On Sept. 19, 2016, the Seattle City Council approved a restrictive scheduling ordinance applying to some retailers and restaurants by a 9 to 0 vote. The ordinance requires employers to post work schedules two weeks in advance and levies fines for violations. The Washington Retail Association opposed the ordinance and warned that it would harm employees by reducing available work hours and leaving workers with more restrictive schedules that would be harder to adjust for emergencies or other conflicts outside of work. The law will apply to large retailers with 500 or more employees and to full-service restaurants with both 500 or more employees and 40 or more locations nationwide. It does not cover smaller companies or other industries. MORE >>>

Seattle Businesses want good employees and to reward them with fair wages to meet their needs. But wild swings in the minimum wage and pockets of wages much higher than the statewide minimum create serious financial challenges for retailers with multiple store locations and endanger the livelihoods of stores, especially small businesses in rural locations.  Deserving workers are entitled to earn as much as the market will allow. But the businesses that write the paychecks have to first survive before the raises can be paid. MORE >>>

Paid Sick Leave



WRA opposes government-imposed leave mandates that rob businesses of their flexibility to address specific circumstances among employees. Such mandates threaten productivity and impose burdensome costs that hit small businesses especially hard and creates a great disadvantage for them. Last year, the Washington Research Council published a brief warning that imposing paid sick leave threatens many businesses by making them less competitive with others not facing the same regulation. MORE >>>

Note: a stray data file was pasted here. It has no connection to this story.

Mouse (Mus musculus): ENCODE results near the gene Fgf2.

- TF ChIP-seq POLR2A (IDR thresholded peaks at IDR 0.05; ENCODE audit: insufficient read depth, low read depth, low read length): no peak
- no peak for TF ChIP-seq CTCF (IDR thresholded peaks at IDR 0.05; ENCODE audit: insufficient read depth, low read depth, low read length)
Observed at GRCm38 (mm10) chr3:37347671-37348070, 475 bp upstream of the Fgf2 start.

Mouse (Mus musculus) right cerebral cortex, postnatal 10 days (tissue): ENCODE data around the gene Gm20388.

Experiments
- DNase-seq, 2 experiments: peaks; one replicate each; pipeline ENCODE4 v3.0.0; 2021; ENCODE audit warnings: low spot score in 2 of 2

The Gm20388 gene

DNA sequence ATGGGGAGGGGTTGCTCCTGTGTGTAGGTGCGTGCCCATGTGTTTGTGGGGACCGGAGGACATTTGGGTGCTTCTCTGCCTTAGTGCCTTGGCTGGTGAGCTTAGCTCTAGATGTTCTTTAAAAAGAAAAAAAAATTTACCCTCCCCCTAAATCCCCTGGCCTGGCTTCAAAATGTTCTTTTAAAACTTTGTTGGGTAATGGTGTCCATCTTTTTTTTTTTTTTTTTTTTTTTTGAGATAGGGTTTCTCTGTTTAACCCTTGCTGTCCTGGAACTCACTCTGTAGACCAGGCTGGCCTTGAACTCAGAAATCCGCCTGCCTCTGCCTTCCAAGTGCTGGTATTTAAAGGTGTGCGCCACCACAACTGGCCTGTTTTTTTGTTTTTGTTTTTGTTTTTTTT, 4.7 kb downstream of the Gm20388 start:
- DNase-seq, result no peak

Recent RICS Posts

May 22, 2017 RICS Monthly Newsletter

      May 22, 2017   Members of the Retail Industry Coalition of Seattle, Welcome to the first RICS monthly newsletter! Thanks to all of you for joining the conversation on how policies in City Hall are affecting local retailers. Below is an update...

WRA hosts June 6 webinar on Seattle scheduling ordinance

WRA is hosting a June webinar with the law firm Lane Powell to cover how retailers must prepare for Seattle’s new scheduling ordinance that takes effect on July 1, 2017. The one-hour presentation will begin at 10:30 a.m., PST. Final rules for the ordinance have been...

Seattle scheduling study has problems

By Jan Teague, President/CEO   We recently told you about a study of retail impacts from Seattle labor practices on scheduling.  Don’t participate in the study.  I repeat, don’t participate in the study.  Here is why.  It’s being done by advocates in support of...

Seattle Secure Scheduling Ordinance Study Letter

David Jones, Auditor P.O. Box 94729 Seattle, WA 98124-4729 May 4, 2017   Dear Mr. Jones: Our organizations and members have recently been contacted by a research assistant at the University of Chicago on behalf of Professor Susan Lambert and Professor Anna...

Get ready to debate a tax on certain drinks in Seattle

May 3rd, 2017 Seattle City Council Hearing for imposing a tax on sweetened beverages By Jim Szymanski Some retailers in Seattle should prepare for debate on a possible tax to be imposed on various diet and non-diet soda and energy drinks. Mayor Ed Murray is expected...